I say "Then at each period, make a random draw from the probability density function predicted for each future period that was based on the deterministically adjusted series Then, review these Monte Carlo simulations to see where the density of passing that threshold is and report that probability .

Your approach used all 1100 as the basis for the simulation, assuming that the distribution of 1100 had one and only 1 mean. I say that after adjusting for the spikes, observations 1-389 had a mean and observations 390-1100 had a significantly different mean thus only the last 701 values should be used. The two means differed by 1.8868 ( see the coefficient for the level/step shift below ).

With that said ... I now report the results of using AUTOBOX to analyze your 1100 observations

Your 1100 observations yielded an ARIMA model (slight adjustment for memory ) along with a level shift and a number of spikes. Here is the Actual,Fit and Forecast for the next 50 periods (trials) showing 95% prediction limits for the forecasting horizon 1101-1150.

The identified model is here and here . The residual plot is here showing the effect of memory , a constant, a level shift and numerous spikes/pulses. suggesting an adequate extraction of noise.

The forecasting equation is then used to obtain 1000 simulations for the next period explicitely allowing for spikes/pulses to be present while incorporating changing uncertainty as we go further into the future ( not really important for your data as you have no trends , or lots of autoregressive memory , or seasonal pulses. Hereis the histogram of the 1000 monte vcarlo simulations for period 1101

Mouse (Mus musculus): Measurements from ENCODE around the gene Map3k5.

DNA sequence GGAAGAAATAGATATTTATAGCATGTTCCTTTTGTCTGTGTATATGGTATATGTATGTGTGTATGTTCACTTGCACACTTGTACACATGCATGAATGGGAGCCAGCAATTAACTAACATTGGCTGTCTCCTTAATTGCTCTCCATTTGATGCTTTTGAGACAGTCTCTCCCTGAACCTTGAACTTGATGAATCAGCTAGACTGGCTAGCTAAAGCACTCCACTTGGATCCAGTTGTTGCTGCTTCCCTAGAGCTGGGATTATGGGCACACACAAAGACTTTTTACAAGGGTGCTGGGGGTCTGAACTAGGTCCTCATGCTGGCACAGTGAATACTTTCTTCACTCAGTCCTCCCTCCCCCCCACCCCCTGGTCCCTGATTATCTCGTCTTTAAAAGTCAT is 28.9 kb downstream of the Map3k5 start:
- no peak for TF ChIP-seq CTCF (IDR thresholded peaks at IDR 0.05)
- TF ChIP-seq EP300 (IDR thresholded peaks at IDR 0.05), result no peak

and period 1102 and period 1150

I would rate your intuition as " very high" and your professor will be joyed by your findings . You didn't consider the possible time series forecasting complications and possible spikes in the future and the need to incorporate uncertainties in possible user-specified predictor series. There was little time-series complications as the lag 3 effect (.0994) is possibly/probably spurious and certainly was small. Additionally you ignored the shift in the mean as you got better with more experience after 390 tries. That would have been a bias in your approach as you just adjusted for the one-time anomalies (spikes) and ignored the statistically significant sequential "spikes" (read:level/step shift ) starting at period 391 . N.B. The leve/step shift is now "visually obvious" after it has been pointed out by analytics having "sharper eyes" .

Finally a picture of the 1000 simulations for forecast period 1150 .